Ex-deputy details culture of abuse in L.A. County jail
The deputy described beating inmates unprovoked, slapping them, shooting them with a Taser gun and aggressively searching them to pick a fight — something he learned “on the job.” He would huddle with other jail guards to get their stories straight and write up reports with bogus scenarios justifying the brutality. If the inmate had no visible injuries, he wouldn’t report the use of force, period.
He did all this with impunity, former Los Angeles County Sheriff’s Deputy Gilbert Michel testified Tuesday, knowing that even if inmates reported the abuse it “wouldn’t go anywhere.” If they were to put it in writing and drop it in a complaint box, it was his fellow deputies who opened that box too.
Michel, 40, took the stand at the obstruction of justice trial of six sheriff’s officials accused of impeding a federal civil rights investigation into allegations of excessive force at L.A. County jails. His decision to smuggle a cellphone to an inmate in exchange for a bribe in August 2011 — an undercover FBI operation, unbeknownst to Michel — led to the Sheriff’s Department finding out about the federal investigation and, prosecutors say, set into motion a conspiracy to frustrate the inquiry. None of the defendants on trial — two lieutenants, two sergeants and two deputies — is accused of civil rights violations or excessive force.
Michel, the first sheriff’s deputy to be charged in the wide-reaching, ongoing investigation, faces a maximum of 10 years in prison after pleading guilty in 2012 to a count of bribery and agreeing to cooperate with federal prosecutors. He has not been charged with crimes relating to his admitted uses of excessive force.
From the witness stand, Michel, broad-shouldered with short-cropped hair, described a culture among deputies guarding the high-security floors of the jails that led to excessive force and frequent coverups. He matter-of-factly recounted incidents in which he said he and at least five other sheriff’s employees brutalized inmates on the third, or “3000,” floor of Men’s Central Jail, then falsified reports to legitimize their actions.
In one incident, Michel said, he asked an inmate routine questions during a search, but was rebuffed.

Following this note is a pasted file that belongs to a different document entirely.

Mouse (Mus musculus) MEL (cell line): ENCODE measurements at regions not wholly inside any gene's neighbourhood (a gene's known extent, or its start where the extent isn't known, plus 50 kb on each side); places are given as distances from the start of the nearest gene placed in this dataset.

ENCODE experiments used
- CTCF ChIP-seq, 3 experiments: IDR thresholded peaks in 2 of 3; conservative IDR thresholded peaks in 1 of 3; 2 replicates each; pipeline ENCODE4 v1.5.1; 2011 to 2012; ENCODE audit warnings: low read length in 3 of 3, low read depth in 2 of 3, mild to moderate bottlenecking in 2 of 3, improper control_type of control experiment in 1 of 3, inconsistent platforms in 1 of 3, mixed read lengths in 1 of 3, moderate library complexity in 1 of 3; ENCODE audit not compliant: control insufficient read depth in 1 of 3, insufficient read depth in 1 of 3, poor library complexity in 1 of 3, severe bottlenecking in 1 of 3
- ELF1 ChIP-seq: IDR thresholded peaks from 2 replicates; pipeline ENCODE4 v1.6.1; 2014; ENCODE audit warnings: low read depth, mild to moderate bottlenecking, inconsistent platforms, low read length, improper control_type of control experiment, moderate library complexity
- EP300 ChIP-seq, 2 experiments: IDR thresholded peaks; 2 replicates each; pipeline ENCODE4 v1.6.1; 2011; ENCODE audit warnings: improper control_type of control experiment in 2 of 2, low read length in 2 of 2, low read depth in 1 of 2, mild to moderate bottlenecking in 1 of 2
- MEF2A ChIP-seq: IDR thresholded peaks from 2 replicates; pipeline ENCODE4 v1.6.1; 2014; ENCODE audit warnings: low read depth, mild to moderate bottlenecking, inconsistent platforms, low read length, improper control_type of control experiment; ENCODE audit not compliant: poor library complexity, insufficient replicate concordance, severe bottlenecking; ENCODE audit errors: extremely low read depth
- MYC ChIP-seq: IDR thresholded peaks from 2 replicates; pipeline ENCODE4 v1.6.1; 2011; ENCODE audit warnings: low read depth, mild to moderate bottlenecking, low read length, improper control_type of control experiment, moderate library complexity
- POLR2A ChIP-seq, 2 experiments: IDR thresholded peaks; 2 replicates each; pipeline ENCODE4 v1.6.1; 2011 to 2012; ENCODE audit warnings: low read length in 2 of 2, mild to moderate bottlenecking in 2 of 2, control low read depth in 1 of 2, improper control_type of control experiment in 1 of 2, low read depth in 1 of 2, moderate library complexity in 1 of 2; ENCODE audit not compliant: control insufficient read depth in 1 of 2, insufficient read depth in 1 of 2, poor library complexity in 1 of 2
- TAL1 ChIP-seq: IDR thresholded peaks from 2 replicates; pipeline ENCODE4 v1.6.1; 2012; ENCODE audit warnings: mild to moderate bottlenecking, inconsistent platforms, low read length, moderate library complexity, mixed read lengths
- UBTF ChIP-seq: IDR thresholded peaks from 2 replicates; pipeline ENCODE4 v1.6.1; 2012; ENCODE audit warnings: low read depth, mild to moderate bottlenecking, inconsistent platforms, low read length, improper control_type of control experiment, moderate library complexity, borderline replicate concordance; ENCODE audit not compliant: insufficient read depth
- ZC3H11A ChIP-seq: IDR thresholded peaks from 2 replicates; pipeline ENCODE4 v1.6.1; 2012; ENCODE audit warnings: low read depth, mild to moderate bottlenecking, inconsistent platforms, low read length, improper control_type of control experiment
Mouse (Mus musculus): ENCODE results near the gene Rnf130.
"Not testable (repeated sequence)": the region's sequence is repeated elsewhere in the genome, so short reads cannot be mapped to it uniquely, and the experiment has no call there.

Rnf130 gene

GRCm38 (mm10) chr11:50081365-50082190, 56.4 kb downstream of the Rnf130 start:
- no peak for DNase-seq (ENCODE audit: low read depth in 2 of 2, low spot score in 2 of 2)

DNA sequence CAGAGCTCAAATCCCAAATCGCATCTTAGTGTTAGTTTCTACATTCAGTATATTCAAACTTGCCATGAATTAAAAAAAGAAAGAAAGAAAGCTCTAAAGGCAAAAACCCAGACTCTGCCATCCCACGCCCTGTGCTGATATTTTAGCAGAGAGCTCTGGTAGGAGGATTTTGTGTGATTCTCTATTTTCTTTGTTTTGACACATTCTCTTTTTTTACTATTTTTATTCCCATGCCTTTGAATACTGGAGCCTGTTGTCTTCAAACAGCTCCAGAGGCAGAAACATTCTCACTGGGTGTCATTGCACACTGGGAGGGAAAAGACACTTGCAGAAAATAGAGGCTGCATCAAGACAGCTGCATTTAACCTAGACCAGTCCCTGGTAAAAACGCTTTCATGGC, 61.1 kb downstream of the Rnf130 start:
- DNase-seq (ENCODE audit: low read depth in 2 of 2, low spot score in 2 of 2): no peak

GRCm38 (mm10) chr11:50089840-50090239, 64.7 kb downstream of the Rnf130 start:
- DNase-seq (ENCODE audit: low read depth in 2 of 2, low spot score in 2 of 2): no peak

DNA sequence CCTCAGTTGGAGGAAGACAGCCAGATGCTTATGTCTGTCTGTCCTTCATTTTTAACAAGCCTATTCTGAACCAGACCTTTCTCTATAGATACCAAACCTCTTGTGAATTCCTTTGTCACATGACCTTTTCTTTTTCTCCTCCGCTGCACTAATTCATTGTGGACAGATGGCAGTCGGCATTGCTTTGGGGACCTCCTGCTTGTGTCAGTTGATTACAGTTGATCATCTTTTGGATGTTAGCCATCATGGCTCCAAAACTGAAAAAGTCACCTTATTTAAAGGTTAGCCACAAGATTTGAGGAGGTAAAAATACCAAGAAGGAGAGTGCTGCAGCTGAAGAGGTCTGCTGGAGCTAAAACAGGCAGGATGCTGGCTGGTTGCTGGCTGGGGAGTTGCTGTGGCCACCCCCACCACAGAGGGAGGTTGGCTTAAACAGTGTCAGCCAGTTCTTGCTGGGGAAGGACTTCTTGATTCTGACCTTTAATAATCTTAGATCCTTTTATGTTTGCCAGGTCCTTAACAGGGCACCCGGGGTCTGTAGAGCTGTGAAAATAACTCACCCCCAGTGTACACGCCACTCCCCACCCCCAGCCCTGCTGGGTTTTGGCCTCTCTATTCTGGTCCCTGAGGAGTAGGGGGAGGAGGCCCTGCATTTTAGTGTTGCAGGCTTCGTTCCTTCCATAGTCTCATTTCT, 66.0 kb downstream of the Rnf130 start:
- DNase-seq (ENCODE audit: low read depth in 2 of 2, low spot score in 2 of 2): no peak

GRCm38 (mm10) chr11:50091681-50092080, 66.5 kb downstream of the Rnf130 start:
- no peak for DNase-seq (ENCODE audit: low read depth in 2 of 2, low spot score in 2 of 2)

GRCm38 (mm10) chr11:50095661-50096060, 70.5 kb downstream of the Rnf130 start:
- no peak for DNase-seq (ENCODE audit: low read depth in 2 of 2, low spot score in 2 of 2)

“I don’t have to talk to you,” he recalled the inmate saying. “Talk to my lawyer.”
As the inmate was walking back into his cell, another deputy told Michel he was being disrespected, saying “He’s laughing at you,” the former deputy testified.
Michel said he called the inmate back out into the hallway and told him to face the wall. He told the inmate to spread his legs — and when he didn’t, Michel said, he kicked the inmate’s leg to make him buckle, grabbed the back of his neck and shoved his face into the wall. He did it to provoke a fight and justify a beating, the former deputy said.
“Was that something you learned on the job … on the 3000 floor?” Assistant U.S. Atty. Lizabeth Rhodes asked.
“Yes,” Michel responded.
Michel and the other deputy fought the inmate and eventually handcuffed him, then the other deputy sprayed the inmate with pepper spray, he said. They took the inmate to the clinic for his injuries, then Michel wrote up a report in which he made up a claim that he had seen the inmate passing drugs through the bars, and that the inmate had called him a homophobic slur during the search.
In the summer of 2011, where Vermont Avenue meets the 105 Freeway, a man in another car pulled up so his driver’s side window lined up with Michel’s, and he handed the deputy a cellphone and a sunglasses case stuffed with cash.
A few weeks later, as Michel arrived home from work, he was confronted by FBI agents. They showed a video recording of him taking the bribe — in exchange for which he had smuggled the phone to a county jail inmate. The inmate was an FBI informant, and Michel had fallen for a sting. Now, they wanted his cooperation in getting information about excessive force and other corruption by deputies in the jails.
In the following days, Michel was interviewed by internal Sheriff’s Department investigators, who told him that the smuggling of the phone wasn’t a big deal and that he was being blackmailed by the FBI — statements that prosecutors say was part of the department’s alleged effort to impede the federal investigation.
Sgt. Scott Craig, one of the defendants in the trial, told Michel in a recorded interview played for jurors Tuesday that he was angry. “We’re all part of this department and we’re all one big happy dysfunctional family, and … they’re going to … manipulate you like you’re a puppet? I don’t think so,” Craig said.
By the end of the interview, Lt. Stephen Leavins, also a defendant, asked Michel to consider: “What’s this about? Open your mind up here a little bit.”
“It’s about, they’re trying to bring down the department and find out information,” Michel responded.
“Who are they trying to use to do that?” Leavins asked.
“Me, sir,” Michel said.
Michel resigned from the department the following month, in lieu of being fired. He is expected to resume his testimony Wednesday.
The stories shaping California
Get up to speed with our Essential California newsletter, sent six days a week.
You may occasionally receive promotional content from the Los Angeles Times.